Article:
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City Identifiers on the Net: A Closer Look

Cities are among the largest regional authorities and natural human communities we know. Of course there are countries like China, India or the USA which count some hundred million or even a billion inhabitants. But there are also countries with far less than 100,000 inhabitants, like Tuvalu, Andorra or Barbados. If city communities are ranked by the number of inhabitants as independent entities among country communities, cities like Tokyo, New York, Shanghai or London head the ranking because they have more citizens than many countries. London for instance has more inhabitants than the Netherlands and Tokyo outpaces Canada in that respect. Interestingly, there are only around 400 cities worldwide with more than 1 million inhabitants. Population wise, the average metropolis outranks 50% of all countries.

Kentor, Smith and Timberlake mentioned in their article “The World-System’s City System: A Research Agenda” in 2004 how cities are positioned today:

“Cities’ relative standing in the world-system of places is thus increasingly likely to reflect their importance as nodes for world commerce and business rather than reflecting the geopolitical status of the nation in which they are situated.”

How Cities use their own Top-Level-Domain

There are only a few cities worldwide, which have also a country status and for this reason their own country code Top-Level Domain (ccTLD) based on the ISO 3166 code table. These cities are:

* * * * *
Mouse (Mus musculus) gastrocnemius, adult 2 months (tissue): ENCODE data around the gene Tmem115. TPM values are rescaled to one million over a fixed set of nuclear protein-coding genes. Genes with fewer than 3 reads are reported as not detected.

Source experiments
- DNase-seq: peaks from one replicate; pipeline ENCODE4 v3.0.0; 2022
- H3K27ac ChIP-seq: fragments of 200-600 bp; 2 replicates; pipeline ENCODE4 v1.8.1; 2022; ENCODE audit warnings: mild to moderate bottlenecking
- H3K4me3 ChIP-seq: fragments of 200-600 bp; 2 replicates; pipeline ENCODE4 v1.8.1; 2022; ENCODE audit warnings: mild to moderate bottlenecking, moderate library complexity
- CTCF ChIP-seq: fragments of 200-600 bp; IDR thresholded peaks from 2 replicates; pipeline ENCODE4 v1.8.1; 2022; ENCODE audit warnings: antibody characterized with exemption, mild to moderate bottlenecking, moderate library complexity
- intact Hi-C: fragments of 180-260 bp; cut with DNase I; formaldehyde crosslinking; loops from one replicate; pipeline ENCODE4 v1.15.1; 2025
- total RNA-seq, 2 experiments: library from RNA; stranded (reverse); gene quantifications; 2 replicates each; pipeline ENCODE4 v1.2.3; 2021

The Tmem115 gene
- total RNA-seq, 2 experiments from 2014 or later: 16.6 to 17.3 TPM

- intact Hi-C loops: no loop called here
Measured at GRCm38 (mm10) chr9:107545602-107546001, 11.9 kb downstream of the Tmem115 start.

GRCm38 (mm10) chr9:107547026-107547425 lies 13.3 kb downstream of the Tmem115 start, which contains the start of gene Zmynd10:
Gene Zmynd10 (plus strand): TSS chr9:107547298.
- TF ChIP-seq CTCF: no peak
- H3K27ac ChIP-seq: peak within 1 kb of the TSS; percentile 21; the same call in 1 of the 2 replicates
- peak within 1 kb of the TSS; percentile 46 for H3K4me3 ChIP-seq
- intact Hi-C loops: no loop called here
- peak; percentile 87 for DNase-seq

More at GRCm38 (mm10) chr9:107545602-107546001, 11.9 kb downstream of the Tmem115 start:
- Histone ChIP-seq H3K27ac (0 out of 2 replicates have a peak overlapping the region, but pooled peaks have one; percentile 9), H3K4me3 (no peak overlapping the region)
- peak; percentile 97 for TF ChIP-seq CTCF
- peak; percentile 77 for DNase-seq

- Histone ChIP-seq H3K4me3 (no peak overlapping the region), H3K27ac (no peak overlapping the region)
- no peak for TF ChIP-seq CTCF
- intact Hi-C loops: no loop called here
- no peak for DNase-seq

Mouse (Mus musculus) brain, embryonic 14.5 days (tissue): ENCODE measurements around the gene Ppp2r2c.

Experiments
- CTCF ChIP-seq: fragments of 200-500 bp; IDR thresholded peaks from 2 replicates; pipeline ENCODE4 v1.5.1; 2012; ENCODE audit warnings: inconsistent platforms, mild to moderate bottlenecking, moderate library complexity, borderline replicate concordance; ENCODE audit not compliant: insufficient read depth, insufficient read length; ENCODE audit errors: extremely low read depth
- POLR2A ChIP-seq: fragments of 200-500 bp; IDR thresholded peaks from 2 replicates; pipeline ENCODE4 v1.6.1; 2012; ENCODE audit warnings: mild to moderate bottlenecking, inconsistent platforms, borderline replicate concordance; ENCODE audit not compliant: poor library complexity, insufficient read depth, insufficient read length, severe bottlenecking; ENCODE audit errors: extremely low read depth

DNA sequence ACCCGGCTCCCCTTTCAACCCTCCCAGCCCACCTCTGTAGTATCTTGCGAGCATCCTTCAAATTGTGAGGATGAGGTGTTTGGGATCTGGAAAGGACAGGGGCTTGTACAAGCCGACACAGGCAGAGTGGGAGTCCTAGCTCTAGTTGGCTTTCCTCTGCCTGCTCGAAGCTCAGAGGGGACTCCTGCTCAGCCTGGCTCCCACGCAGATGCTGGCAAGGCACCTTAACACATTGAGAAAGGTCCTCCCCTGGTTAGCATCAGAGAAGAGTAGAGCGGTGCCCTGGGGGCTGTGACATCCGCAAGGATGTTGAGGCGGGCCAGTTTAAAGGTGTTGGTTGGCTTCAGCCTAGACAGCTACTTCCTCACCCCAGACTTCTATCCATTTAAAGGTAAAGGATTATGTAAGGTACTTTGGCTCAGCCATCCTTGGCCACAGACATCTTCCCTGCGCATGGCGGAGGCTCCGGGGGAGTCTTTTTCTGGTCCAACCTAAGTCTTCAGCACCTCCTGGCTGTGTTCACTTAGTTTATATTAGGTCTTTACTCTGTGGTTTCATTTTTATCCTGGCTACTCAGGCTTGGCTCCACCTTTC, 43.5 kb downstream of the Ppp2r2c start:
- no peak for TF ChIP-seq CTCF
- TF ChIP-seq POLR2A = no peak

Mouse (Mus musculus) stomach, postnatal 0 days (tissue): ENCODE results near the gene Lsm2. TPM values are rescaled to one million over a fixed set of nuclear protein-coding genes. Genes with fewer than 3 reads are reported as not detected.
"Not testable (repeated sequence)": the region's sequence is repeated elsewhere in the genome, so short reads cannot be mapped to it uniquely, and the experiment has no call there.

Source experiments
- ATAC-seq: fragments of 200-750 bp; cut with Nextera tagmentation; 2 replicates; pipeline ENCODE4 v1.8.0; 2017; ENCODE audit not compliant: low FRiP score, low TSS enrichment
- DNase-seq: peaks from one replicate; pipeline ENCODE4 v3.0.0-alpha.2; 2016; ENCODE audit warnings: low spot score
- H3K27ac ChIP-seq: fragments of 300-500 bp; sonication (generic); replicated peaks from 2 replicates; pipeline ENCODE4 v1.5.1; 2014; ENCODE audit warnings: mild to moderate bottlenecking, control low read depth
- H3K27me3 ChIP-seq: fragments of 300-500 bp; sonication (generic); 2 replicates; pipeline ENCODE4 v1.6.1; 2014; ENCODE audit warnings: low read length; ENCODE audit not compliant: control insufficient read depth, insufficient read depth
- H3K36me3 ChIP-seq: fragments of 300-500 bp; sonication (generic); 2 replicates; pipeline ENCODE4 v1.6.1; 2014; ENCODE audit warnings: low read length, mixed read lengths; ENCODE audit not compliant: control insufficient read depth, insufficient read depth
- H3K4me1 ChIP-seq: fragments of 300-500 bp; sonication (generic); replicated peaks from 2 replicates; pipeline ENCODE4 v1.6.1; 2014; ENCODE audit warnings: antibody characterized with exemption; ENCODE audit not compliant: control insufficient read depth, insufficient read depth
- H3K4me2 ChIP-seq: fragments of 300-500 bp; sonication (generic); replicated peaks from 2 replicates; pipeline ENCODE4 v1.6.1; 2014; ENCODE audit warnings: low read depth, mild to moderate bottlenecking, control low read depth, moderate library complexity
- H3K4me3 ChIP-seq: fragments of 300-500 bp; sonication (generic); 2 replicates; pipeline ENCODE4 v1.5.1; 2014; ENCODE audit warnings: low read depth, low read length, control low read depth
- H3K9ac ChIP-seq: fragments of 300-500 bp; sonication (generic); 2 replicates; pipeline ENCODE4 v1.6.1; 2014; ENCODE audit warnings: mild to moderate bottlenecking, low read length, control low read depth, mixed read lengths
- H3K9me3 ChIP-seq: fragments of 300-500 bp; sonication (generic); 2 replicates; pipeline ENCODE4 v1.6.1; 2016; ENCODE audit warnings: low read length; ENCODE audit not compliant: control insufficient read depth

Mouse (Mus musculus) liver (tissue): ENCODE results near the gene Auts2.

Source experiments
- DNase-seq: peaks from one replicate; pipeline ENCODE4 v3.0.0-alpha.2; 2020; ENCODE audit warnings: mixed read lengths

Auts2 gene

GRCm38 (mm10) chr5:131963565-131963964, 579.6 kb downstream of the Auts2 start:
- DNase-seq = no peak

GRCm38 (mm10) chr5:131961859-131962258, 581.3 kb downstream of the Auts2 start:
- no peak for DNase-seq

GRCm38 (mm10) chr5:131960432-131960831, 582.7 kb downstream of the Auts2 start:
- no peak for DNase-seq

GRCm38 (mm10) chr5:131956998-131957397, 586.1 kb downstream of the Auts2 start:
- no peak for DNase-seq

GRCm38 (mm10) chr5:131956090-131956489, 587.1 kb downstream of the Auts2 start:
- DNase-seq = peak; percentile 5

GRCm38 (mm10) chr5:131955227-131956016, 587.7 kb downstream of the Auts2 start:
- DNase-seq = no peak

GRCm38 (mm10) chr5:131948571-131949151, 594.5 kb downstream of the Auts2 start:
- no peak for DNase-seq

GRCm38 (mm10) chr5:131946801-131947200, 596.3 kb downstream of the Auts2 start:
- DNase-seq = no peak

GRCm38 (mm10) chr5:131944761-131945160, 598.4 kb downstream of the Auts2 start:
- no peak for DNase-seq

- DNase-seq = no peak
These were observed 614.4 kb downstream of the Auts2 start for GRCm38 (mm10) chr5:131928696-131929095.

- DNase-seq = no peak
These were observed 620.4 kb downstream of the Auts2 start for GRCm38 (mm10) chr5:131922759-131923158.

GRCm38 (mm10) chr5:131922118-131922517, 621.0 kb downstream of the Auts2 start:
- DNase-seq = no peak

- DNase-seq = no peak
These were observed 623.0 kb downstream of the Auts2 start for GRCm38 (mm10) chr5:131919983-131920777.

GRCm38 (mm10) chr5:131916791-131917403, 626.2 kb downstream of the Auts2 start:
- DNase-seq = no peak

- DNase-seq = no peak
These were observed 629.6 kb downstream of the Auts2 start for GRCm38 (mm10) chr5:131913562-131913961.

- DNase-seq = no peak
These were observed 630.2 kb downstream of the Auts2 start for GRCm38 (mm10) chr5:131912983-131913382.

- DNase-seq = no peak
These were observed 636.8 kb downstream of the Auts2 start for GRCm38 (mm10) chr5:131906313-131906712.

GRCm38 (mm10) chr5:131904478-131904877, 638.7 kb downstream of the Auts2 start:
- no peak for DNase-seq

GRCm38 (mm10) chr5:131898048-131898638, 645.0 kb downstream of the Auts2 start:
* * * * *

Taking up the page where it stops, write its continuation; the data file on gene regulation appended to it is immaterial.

• Hongkong - .hk
• Singapore - .sg
• Vatican - .va
• Monaco - .mc
• Macau - .mo
• Gibraltar - .gi

The only city ccTLDs with a respectable number of domains registered under that TLD are .hk and .sg. The .hk TLD counted over 100,000 domains in February 2006 (www.hkirc.hk). The .sg TLD counted over 60.000 domains at the same date with a strong growth of over 20% annually (www.nic.net.sg).

Although not being underdeveloped with regard to economy, internet penetration and use, the TLDs of Vatican, Monaco, Macau and Gibraltar are not widely used, even by the people and organizations being residents of the respective cities. Monaco counts for some hundred second level domains (www.nic.mc). The only existing Vatican second level domain is www.vatican.va, no registration services are provided according to IANA.

How Cities are represented on the Net today

Governmental City Websites

Today we see various methods how cities are represented on the internet. On the one hand there’s the official representation of the city government and its institutions, authorities and administration on the net. The URL cities use varies from country to country.

In Germany nearly all cities and even small regional authorities (towns and villages) can be found by using the pattern www.cityname.de. German courts have granted the respective .de second level domains in numerous lawsuit decisions to the city. Only a very few city name domains where registered by individuals with the same surname (first come, first served). Many European countries go the same way (e.g. www.paris.fr, www.madrid.es, www.tallinn.ee or www.amsterdam.nl), and also Japan (e.g. www.metro.tokyo.jp or www.city.hiroshima.jp).

In the UK each city has the possibility to use its own www.cityname.gov.uk domain (e.g. www.london.gov.uk). A comparable pattern is seen in South Africa (e.g. www.capetown.gov.za), in China (e.g. www.ebeijing.gov.cn) and in Australia (www.brisbane.qld.gov.au). Interestingly not all major cities are making use of this pattern (e.g. www.bristol-city.gov.uk instead of www.bristol.gov.uk or www.cityofsydney.nsw.gov.au instead of www.sydney.nsw.gov.au).

Interestingly the governments of Hong Kong and Singapore don’t use hongkong.hk/.com or singapore.sg/.com. These websites are used commercially by parties selling hotel rooms, tickets and other things. The governments are using www.gov.hk and www.gov.sg. The government of Macau is using www.gov.mo, the government of Monaco www.monaco.gouv.mc.